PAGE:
Before considering interpolation in both space and time I will first consider two cases where only interpolation in space is required. In these methods the traces are assumed to be continuous functions of time.

The first method uses nearest neighbor interpolation in space.
The value at every point on the curve is taken from the nearest
trace.Figure shows the values interpolated at every point on
the trajectory. As the trajectory gets steeper a greater length of
each trace is used in the integral. The trace is used from the time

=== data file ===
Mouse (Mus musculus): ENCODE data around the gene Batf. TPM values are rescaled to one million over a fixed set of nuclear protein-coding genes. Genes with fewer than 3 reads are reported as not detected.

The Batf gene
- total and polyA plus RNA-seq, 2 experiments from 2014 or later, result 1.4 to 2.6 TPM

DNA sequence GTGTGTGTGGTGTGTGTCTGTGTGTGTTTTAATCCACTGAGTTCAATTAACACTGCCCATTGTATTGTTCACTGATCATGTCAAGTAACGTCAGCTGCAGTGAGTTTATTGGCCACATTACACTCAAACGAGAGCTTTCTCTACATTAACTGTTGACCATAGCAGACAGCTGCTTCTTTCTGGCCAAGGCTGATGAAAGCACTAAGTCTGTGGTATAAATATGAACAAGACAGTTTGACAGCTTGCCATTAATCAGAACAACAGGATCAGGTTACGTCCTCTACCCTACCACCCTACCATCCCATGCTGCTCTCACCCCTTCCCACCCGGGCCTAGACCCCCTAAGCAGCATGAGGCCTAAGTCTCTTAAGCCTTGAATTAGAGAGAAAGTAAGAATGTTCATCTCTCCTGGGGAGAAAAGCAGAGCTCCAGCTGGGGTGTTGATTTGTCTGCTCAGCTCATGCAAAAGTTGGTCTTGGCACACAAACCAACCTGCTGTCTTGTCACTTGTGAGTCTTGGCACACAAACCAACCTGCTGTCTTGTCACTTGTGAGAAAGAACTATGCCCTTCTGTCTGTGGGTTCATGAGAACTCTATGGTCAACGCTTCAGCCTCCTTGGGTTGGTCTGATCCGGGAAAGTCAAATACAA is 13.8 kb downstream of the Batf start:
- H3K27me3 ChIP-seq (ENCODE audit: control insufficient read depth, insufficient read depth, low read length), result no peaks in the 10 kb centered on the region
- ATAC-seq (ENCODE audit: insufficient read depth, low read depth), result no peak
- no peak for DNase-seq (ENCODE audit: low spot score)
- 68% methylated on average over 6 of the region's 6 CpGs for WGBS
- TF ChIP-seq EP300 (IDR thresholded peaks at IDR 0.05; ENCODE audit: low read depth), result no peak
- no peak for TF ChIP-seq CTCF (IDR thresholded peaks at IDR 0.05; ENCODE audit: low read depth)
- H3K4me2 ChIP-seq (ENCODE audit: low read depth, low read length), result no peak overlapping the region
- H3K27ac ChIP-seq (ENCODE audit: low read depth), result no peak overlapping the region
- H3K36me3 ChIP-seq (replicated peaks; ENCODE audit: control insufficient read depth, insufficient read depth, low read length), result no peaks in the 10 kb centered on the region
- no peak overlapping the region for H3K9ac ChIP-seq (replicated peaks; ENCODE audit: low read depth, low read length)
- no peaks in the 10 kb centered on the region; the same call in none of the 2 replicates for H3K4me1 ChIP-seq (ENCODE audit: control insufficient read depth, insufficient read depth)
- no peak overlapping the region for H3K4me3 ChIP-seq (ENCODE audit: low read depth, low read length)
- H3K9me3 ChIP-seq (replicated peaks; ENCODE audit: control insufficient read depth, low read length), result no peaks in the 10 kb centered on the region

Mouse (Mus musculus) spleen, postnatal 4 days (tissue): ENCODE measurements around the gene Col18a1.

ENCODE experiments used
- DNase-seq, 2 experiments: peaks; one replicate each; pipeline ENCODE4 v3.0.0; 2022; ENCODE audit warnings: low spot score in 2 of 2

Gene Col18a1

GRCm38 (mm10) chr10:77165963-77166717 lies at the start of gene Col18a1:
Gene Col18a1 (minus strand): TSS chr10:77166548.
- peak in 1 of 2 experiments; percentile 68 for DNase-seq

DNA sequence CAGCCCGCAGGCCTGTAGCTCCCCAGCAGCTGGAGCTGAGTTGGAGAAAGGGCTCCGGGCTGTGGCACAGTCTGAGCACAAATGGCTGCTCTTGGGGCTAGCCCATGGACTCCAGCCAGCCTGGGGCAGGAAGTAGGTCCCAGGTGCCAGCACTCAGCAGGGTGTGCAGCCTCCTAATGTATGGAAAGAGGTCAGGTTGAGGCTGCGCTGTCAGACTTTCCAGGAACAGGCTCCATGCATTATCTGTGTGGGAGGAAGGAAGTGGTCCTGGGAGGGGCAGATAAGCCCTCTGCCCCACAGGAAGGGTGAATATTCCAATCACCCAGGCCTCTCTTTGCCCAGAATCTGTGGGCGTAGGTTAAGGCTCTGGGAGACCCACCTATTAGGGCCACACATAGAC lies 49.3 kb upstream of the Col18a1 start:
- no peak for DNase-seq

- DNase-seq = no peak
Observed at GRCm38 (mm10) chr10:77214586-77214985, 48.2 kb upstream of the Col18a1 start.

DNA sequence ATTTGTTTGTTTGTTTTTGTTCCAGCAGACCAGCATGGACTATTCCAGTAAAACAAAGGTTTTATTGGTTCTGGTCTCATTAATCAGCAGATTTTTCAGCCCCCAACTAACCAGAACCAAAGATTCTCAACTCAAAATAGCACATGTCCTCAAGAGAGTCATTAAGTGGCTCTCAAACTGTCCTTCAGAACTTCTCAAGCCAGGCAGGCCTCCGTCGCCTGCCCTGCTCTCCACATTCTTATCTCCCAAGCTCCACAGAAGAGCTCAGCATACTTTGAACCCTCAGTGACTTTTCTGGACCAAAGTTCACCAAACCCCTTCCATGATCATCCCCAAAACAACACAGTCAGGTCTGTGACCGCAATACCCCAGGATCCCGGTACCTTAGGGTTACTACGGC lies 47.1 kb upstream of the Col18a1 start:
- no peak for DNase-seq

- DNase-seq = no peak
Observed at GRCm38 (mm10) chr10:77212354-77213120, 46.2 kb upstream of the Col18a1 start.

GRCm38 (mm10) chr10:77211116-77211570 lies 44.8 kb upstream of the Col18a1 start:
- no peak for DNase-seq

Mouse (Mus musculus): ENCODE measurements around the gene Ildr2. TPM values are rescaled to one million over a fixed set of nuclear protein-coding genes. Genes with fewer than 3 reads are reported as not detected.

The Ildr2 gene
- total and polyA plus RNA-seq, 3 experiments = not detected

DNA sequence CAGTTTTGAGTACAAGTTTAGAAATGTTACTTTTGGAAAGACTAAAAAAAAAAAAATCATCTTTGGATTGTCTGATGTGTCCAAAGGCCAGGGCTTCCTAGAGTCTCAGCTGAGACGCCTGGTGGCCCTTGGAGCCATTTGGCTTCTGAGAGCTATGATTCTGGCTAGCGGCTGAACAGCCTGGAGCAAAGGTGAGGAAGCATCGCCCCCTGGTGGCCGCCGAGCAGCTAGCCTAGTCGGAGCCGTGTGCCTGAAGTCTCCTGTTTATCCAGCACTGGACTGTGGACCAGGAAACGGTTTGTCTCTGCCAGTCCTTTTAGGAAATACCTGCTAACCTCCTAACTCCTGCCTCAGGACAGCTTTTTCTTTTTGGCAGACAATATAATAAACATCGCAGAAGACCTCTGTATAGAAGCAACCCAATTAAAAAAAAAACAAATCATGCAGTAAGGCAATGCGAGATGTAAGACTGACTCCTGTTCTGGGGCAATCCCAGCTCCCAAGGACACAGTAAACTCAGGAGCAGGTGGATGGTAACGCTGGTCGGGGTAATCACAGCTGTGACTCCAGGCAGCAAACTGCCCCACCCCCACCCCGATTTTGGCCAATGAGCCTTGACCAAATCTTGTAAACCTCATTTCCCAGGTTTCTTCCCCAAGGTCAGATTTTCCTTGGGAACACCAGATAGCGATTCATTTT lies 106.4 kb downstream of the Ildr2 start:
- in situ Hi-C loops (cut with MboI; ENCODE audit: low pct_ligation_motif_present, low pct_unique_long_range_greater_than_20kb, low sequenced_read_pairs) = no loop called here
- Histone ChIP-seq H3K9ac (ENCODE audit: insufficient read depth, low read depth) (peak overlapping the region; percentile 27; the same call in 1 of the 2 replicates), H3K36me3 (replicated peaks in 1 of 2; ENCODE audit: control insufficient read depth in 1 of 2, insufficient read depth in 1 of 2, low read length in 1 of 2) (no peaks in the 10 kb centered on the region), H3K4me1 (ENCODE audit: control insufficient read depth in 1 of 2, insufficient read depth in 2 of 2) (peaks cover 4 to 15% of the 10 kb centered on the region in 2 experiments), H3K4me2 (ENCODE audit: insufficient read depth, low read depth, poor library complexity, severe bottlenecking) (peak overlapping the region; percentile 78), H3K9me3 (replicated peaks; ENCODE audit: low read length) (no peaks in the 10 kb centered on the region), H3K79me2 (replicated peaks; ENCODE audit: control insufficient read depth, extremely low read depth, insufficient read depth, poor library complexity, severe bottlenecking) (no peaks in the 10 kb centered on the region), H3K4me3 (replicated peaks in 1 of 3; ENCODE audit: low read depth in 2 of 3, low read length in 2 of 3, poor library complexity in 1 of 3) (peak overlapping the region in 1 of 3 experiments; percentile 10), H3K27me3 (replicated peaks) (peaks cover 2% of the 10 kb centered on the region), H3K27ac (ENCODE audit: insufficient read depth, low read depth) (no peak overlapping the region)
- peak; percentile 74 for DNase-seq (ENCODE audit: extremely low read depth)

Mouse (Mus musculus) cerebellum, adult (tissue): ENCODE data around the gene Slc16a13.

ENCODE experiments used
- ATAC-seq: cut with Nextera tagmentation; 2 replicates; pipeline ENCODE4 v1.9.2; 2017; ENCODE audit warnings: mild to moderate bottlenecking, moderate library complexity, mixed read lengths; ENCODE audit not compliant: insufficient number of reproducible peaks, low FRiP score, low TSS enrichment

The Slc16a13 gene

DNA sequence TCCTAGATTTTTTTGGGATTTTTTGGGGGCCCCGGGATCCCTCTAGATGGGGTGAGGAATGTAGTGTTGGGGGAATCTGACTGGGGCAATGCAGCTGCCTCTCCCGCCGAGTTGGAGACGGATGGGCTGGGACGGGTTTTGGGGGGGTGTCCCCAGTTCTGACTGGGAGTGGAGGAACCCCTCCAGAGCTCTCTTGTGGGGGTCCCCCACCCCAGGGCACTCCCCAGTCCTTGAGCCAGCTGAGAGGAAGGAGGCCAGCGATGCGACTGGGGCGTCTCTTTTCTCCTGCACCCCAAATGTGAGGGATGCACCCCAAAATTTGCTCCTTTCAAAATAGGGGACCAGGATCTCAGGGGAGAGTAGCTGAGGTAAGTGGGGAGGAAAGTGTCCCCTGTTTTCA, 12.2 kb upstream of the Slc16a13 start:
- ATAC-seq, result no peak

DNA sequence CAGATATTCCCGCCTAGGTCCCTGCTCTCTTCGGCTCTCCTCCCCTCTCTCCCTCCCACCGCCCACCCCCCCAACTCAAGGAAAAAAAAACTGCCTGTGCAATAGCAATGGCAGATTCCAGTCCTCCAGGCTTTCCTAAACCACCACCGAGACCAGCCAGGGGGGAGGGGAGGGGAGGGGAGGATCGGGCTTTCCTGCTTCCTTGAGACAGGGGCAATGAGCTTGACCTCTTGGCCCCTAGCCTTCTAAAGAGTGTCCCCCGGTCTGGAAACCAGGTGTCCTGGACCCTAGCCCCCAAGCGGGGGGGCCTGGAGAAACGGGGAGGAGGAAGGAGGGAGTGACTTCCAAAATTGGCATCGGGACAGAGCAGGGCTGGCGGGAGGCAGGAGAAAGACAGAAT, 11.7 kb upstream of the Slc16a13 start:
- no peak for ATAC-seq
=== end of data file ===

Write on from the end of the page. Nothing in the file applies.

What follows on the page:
at which the trajectory crosses (*x*_{ix} + *x*_{ix-1})/2 to the time
at which it crosses (*x*_{ix+1}+*x*_{ix})/2. The function
is the function through which the line integral is
actually calculated. If this is a good approximation to the true function
the the integral will be close to the true integral.

Figure 4

The weighting function on each trace is a rectangle of area equal to the
average distance to the neighbor traces, note
that this is because our integral is cast as an integral in *x*; if it were an
integral in *t*, the rectangles would all be of unit height.

This method is closely related to the first method described by Claerbout, 1992 where a rectangular weights are used to perform an anti-aliased Kirchoff migration.

11/17/1997